Methods

This study was derived from the P025 study, an international, multicenter, double-blind, randomized, two-arm, phase III clinical trial comparing letrozole with tamoxifen as first-line treatment for postmenopausal women with advanced breast cancer [2]. The P025 study was conducted in accordance with the ethical principles that originated in the Helsinki II declaration and the appropriate local ethics review boards have approved the study, number by local ethical review board: 01025-KF12-138-99.

For this current sub-study it was possible to collect primary tumor material from 68 Danish patients and from 20 patients from the rest of Europe. Thus, altogether, paraffin blocks containing primary tumor material from 88 patients were collected. Sixty-five tumors were classified as invasive ductal and 12 as invasive lobular carcinoma. Three tumor samples were classified as neither lobular nor ductal and eight samples were not suitable for classification. Three of the 88 patients were originally allocated to a combination treatment of letrozole and tamoxifen. This combination therapy arm was stopped in the original P025 study and the patients were excluded from the intention to treat analysis, thus 85 patients are included in the present study, unless for comparison of aromatase expression in WS and TMAs where tissue from all 88 tumors were included. The end-point Time To Progression (TTP), is defined as described by Mouridsen et al. 2001 [2]. All patient data used in this study were provided by Novartis Phama AG, (Basel Switzerland) to the Danish Breast Cancer Cooperative Group (DBCG), following agreement with the departments who treated the patients.

Immunohistochemical staining of ER, PR and COX-2

Sections, 3 μm, were dewaxed in coconut oil and rehydrated in a graded series of ethanol. Slides were preheated for 10 min. and boiled for 15 min. in microwave oven at 600 W in TEG buffer (pH = 9, Bie & Berntsen, Denmark) for antigen retrieval and rinsed in tap water. All immunostainings were performed at room temperature using the automated immunostainer Tech-mate 500 (Dako, Denmark), according to the following protocol: Slides were washed in TBS + 0.1% BRIJ-35 detergent (AX-LAB, Denmark) and incubated with primary antibody diluted in TBS + 0.1% BRIJ-35 + 1% BSA (Bovine Serum Albumin) + 15 nM sodiumazide for 60 min. After washing, endogenous peroxidase activity was blocked using 3% H2O2 in TBS + 0.1% BRIJ-35. The ChemMate EnVision+ Detection Kit (Peroxidase/Dab, Rabbit/Mouse, K5007, Dako, Denmark) was used as detection system for the primary antibodies. After washing, slides were counterstained with haematoxylin and dehydrated in graded series of ethanol, and finally mounted with Pertex (Histolab, Denmark). The following primary antibodies, all monoclonal mouse subtype IgG1, were used: ER, clone ER1D5, 1:200 (Immunotech); PR, clone 16, 1:200 (Novocastra); COX-2, no 6111104, 1:150 (Cayman Chemicals). The specificity of the immunoreactions was verified by substitution of the primary antibody with the corresponding concentration of mouse IgG1, X 0931 (Dako, Denmark). In addition, positive control slides with breast tumor tissue or other tissue known to stain positive were included in every run. All stainings of the individual antigens were performed in a single run in order to minimize interserial staining variation.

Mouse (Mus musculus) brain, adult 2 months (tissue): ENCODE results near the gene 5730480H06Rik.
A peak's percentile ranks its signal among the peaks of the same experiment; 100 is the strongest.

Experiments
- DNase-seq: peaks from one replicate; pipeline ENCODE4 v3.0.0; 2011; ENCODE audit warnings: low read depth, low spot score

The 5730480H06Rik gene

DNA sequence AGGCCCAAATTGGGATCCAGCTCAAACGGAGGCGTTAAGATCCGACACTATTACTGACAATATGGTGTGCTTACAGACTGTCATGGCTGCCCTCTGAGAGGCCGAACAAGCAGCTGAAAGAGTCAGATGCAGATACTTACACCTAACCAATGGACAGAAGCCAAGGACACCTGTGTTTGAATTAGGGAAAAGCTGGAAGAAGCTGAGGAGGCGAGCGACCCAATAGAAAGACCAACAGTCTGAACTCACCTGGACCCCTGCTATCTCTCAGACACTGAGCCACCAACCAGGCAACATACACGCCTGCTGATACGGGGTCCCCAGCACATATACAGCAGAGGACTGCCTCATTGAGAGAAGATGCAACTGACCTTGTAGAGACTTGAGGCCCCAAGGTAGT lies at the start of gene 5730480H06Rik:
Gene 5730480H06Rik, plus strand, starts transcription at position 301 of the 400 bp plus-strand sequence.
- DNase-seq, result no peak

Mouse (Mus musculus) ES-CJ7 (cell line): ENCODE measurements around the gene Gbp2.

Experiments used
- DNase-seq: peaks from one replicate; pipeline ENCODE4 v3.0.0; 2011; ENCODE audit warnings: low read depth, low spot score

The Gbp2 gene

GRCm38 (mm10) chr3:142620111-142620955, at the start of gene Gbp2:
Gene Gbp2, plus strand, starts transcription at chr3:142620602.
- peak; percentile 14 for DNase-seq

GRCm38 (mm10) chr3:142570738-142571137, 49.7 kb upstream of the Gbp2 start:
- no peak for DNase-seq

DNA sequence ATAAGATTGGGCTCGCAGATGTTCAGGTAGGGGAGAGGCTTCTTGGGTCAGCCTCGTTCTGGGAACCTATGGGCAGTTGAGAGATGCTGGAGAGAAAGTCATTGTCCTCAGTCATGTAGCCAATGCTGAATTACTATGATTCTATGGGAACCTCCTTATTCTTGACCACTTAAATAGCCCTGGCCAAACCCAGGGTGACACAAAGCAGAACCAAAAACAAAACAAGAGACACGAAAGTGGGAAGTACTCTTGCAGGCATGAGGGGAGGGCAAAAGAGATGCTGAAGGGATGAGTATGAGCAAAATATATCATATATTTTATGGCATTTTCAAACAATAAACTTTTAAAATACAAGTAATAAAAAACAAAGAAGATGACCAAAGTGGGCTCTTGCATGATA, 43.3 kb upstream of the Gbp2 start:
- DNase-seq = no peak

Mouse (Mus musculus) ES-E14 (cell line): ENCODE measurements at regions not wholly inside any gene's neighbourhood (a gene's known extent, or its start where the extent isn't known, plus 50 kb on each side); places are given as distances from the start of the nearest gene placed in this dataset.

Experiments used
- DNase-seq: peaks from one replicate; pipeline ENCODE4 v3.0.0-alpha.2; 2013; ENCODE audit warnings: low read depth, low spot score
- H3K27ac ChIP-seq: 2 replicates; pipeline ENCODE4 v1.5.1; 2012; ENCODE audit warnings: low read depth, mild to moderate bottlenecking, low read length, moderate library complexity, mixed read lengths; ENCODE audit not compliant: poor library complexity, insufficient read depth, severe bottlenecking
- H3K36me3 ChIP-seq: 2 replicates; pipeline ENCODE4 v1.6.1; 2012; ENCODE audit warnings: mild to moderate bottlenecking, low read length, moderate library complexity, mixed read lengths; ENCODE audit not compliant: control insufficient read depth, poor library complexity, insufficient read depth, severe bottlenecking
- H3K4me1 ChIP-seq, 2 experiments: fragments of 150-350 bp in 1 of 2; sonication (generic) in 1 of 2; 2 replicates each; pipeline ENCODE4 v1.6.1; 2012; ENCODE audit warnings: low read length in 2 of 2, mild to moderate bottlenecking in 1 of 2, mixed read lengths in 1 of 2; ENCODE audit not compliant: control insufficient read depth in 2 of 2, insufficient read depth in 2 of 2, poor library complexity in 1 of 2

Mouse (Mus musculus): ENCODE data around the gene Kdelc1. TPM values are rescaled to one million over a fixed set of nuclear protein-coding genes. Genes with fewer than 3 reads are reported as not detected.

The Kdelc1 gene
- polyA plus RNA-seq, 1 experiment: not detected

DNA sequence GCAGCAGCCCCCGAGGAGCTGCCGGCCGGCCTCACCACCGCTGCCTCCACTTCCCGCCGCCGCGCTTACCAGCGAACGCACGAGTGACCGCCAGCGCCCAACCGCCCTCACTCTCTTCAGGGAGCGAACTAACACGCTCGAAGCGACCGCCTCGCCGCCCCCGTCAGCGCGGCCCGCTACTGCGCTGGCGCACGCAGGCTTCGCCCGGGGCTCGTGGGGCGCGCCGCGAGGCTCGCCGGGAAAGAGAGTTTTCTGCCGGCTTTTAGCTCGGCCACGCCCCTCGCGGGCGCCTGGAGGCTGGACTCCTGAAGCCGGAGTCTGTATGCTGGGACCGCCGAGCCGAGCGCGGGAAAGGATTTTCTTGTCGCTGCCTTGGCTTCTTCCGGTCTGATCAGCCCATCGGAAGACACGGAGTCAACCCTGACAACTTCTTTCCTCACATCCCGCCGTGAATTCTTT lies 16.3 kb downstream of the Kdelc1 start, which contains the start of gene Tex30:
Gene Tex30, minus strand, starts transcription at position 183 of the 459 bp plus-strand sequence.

Immunohistochemical staining of Aromatase

All aromatase staining as well as evaluation of the staining was conducted by the author Hironobu Sasano. Sections, 3 μm, were stained and analyzed as described in Sasano et al. 2005 [32]. In brief: tissue sections were immunostained by a biotin-streptavidin method using a Histofine kit (Nichirei Co. Ltd., Tokyo, Japan). The antigen-antibody complex was subsequently visualized with 3.3'-diaminobenzidine solution (DAB) and counterstained with hematoxylin. Evaluation of aromatase IHC was performed by assessing the approximate percentage of carcinoma cell staining (proportion score) and classifying the proportion score values as the following: 0 = <1%, 1 = 1–25%, 2 = 26–50%, 3 = 51–75% and 4 = 76–100% immunopositive cells. The relative intensity of aromatase immune-positive cells was classified as follows: 0 = no immunoreactivity, 1 = weak, 2 = moderate and 3 = intense immunoreactivity. The SIP score is the proportion score multiplied with the relative intensity score. The evaluation of the aromatase immunoreactivity was performed without the knowledge of response to treatment.

Preparation of tissue microarrays

TMA blocks were constructed using the TMA-builder from Histopathology Ltd. (AH-diagnostics, Denmark). Targets for arraying (areas with representative invasive tumor) were identified by marking the corresponding areas on haematoxylin-eosin stained sections from each paraffin block. Two tissue cores with a diameter of 2 mm were transferred from each donor block to the recipient TMA block. Kidney tissue was placed in the first core of the upper left and right corner of the TMA block to ensure correct orientation when examining the slides. All analyses were performed on TMAs [42], whereas analysis for aromatase was performed on whole sections (WS) as well.